"I did not set a goal to win or to get into the top three or even into the final," she said. "I just set the goal to shoot like I can, to show everything that I can."

 

Chinese gold in diving

China won gold in the women's synchronized 3m springboard diving as Shi Tingmao and Wang Han edged out Canada and Germany.

The Chinese duo scored 76.5 with their last dive to tally 326.4 points and win China's fourth gold medal at the Tokyo Games.

The reigning world champions were well ahead of the pack, with Canadian pair Jennifer Abel and Melissa Citrini-Beaulieu grabbing silver with 300.78. Germany's Lena Hentschel and Tina Punzel claimed the bronze with 284.97.

The gold was Shi's third, having won the individual 3m platform title and this event with Wu Minxia in 2016.

Ash Barty's chances of winning singles gold at Tokyo 2020 came to a juddering halt at the first hurdle as she suffered a shock 6-4 6-3 to Spain's Sara Sorribes Tormo.

The world number one and recently crowned Wimbledon champion was among the favourites for glory in the women's event but put in an uncharacteristically error strewn display at the Ariake Tennis Park.

In total, the amiable Australian racked up a whopping 55 errors in a match that lasted a little over an hour and a half.

Sorribes Tormo had never faced off against Barty before but kept cool amid the stifling Tokyo conditions to progress to a second-round tie with Fiona Ferro of France.

It also marked the first time the 24-year-old had ever beaten a player ranked number one in the world.

Barty's Tokyo adventure is not over just yet, though. On Saturday she and childhood friend Storm Sanders made it through round one of the women's doubles with a 6-1 6-2 beating of Japanese Nao Hibino and Makoto Ninomiya.

World number 30 Cameron Norrie has claimed his maiden ATP title after defeating Brandon Nakashima in straight sets in the final of the Los Cabos Open on Saturday.

British top seed Norrie triumphed 6-2 6-2 in one hour and 23 minutes as he marks another milestone in his career-best season.

Norrie, 25, now has the most wins on the ATP tour this year, going past world number one Novak Djokovic with 35.

The 19-year-old American could not handle Norrie's first serve, while the Briton converted five of his eight break points.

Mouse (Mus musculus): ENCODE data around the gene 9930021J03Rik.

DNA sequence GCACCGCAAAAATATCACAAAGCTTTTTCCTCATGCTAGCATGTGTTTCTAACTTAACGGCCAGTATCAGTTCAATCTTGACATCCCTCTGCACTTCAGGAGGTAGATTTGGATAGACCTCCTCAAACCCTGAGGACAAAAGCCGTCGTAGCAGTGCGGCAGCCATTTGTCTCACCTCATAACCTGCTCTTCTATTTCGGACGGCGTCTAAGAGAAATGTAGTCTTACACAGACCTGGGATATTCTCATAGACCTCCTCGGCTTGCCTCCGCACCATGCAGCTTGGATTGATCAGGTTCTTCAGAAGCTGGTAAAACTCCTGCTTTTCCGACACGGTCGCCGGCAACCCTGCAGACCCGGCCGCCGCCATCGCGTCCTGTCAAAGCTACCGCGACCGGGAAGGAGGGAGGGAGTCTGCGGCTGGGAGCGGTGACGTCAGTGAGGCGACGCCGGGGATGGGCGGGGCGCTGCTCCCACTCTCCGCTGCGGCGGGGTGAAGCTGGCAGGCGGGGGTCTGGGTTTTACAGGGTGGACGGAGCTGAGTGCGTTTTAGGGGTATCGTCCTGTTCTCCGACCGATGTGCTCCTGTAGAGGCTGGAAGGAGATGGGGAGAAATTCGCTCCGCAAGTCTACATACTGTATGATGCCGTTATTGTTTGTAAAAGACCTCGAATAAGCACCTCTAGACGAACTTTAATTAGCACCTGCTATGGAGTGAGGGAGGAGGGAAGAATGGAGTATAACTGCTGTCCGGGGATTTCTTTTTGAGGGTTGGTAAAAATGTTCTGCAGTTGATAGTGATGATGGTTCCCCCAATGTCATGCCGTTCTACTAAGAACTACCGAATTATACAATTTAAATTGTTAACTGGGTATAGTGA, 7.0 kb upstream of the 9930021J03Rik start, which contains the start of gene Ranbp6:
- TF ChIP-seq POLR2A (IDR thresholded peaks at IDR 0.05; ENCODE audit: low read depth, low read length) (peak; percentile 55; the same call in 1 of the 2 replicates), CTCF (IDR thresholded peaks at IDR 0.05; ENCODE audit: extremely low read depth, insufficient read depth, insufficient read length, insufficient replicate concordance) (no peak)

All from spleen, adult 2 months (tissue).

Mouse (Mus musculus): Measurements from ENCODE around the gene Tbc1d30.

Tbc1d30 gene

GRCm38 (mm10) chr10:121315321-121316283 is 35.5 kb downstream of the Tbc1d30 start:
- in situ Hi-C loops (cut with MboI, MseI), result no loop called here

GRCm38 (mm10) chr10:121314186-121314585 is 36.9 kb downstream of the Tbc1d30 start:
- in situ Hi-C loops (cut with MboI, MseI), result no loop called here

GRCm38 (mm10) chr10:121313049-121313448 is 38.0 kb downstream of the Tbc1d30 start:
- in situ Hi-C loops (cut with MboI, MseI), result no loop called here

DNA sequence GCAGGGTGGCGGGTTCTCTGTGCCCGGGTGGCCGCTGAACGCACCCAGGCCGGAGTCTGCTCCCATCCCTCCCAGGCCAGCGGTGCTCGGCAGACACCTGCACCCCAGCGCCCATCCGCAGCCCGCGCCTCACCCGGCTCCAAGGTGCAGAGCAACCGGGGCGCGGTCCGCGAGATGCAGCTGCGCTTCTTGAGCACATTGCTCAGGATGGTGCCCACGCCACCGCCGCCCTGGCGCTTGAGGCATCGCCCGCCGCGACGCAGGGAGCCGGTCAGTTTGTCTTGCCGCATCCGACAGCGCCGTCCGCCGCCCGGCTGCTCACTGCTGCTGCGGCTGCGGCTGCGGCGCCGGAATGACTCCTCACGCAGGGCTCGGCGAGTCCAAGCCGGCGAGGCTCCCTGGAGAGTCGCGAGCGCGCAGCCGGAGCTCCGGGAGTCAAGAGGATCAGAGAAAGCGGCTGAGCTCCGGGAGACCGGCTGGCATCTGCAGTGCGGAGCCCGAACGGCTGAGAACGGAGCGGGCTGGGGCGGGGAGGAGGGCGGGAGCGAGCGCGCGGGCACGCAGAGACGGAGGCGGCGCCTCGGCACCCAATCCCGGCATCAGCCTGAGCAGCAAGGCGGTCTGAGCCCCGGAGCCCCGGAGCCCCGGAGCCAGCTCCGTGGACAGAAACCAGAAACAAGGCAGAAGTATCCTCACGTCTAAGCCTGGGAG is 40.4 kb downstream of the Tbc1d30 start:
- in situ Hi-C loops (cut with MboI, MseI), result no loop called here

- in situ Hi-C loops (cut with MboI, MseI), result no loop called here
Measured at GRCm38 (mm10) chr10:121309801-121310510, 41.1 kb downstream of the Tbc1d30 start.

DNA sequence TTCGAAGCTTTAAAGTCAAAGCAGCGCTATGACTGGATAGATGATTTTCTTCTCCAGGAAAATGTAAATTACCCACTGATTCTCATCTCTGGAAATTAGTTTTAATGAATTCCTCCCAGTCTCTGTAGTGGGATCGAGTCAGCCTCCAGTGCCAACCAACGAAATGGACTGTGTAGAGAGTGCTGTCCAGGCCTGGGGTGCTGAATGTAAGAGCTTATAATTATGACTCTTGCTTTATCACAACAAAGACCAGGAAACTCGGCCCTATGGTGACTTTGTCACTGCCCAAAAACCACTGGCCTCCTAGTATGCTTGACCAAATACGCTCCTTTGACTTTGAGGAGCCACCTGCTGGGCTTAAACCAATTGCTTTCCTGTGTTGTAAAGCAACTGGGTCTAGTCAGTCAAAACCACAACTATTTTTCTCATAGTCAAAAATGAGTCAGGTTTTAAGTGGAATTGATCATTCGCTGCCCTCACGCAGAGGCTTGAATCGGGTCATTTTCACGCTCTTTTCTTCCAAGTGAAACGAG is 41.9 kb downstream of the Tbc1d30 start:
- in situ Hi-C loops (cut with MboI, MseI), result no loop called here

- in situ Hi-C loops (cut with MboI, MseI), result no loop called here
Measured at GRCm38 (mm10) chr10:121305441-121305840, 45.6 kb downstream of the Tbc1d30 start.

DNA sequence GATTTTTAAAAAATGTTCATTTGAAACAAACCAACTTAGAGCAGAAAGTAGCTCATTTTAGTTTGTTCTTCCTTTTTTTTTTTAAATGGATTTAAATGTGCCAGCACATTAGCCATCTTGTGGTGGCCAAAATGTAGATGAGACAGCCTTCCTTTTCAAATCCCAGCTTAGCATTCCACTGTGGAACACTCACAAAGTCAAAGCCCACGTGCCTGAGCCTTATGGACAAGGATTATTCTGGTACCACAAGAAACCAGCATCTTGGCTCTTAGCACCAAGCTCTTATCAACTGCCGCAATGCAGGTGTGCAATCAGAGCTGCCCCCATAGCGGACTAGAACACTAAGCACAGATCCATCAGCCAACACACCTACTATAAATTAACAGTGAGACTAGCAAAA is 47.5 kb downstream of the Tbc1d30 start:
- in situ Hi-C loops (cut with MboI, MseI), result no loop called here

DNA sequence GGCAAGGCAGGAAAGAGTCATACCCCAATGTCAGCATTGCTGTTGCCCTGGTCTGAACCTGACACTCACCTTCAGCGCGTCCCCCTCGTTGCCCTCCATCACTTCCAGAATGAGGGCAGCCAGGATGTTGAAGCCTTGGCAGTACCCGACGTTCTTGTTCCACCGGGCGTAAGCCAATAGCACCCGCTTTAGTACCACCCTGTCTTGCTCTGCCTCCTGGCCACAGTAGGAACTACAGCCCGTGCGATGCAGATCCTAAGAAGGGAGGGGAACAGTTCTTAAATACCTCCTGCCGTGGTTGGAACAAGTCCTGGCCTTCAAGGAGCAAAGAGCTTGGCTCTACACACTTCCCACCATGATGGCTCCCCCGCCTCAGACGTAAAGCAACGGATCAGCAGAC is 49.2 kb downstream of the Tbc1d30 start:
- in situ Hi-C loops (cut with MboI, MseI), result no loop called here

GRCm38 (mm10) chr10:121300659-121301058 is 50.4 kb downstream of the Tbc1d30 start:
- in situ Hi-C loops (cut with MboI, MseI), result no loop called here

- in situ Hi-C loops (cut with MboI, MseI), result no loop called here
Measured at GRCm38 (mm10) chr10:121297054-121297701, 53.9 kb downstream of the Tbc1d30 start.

Norrie served for the match with Nakashima pressing him in a tight final game but the top seed rounded out a breakthrough win.

Norrie won 21 of 29 points on his first serve, going at 72 per cent, with Nakashima breaking him once.

Andy Murray's chances of winning a third straight Olympics title in the men's singles have been dashed by a quad strain.

The Team GB star was champion at London 2012 and Rio 2016, becoming the first player to ever defend a singles title in tennis.

Murray was due to start his campaign against Canada's Felix Auger-Aliassime on Sunday but after consulting with medical staff he was told not to compete in both the singles and doubles.

The three-time grand slam winner started his doubles campaign alongside Joe Salisbury with an upset win over second seeds Nicolas Mahut and Pierre-Hugues Herbert on Saturday.

Murray will continue his quest for a third Olympics gold alongside Salisbury.

"I am really disappointed at having to withdraw but the medical staff have advised me against playing in both events," Murray said via a Team GB news release.

"So, I have made the difficult decision to withdraw from the singles and focus on playing doubles with Joe."

Murray was considered an outsider for singles success in Tokyo having been blighted by injuries in recent years.

His absence is a blow to a men's singles event already missing the likes of Roger Federer, Rafael Nadal and Dominic Thiem, though.

World number one Novak Djokovic is the overwhelming favourite to win gold. The Serbian has already won the Australian Open, French Open and Wimbledon in 2021 and is chasing Olympic gold and the US open to become just the second player after Steffi Graf to complete the coveted 'Golden Slam'.

Richard Carapaz and the rest of Ecuador are "over the moon" after his victory in the men's cycling road race on Saturday.

Carapaz – who finished third in the general classification of the Tour de France earlier this month – crossed the finish line on the Fuji speedway well over a minute ahead of his nearest rivals to clinch Ecuador's second Olympic gold medal.

Meanwhile in the tennis, Andy Murray, who clinched gold in the singles at the 2012 and 2016 Games, started strongly with his doubles partner Joe Salisbury, as Team GB overcame French favourites Nicolas Mahut and Pierre-Hugues Herbert.

There was a shock for 2008 gold medallist Phil Dalhausser, as he and fellow American Nick Lucena fell foul of Dutch duo Robert Meeuwsen and Alexander Brouwer, while Naohisa Takato won Japan's first gold of the Games.

 

CARAPAZ CLAIMS RARE ECUADOR TRIUMPH

Carapaz came close in Le Tour, but ultimately could not match the power of Tadej Pogacar, who defended his title in cycling's prime road race.

Yet on the slopes of Mount Fuji, the South American came up with the goods to deliver a long-awaited success for Ecuador.

"My country is over the moon right now. It's the second Olympic medal in the history of my country," he told a news conference after his success, with Tour champion Pogacar claiming bronze behind Belgium's Wout Van Aert.

"The last medal that we won was 25 years ago, so it's a very special moment. It's the first medal in cycling, and cycling is a big sport in my country."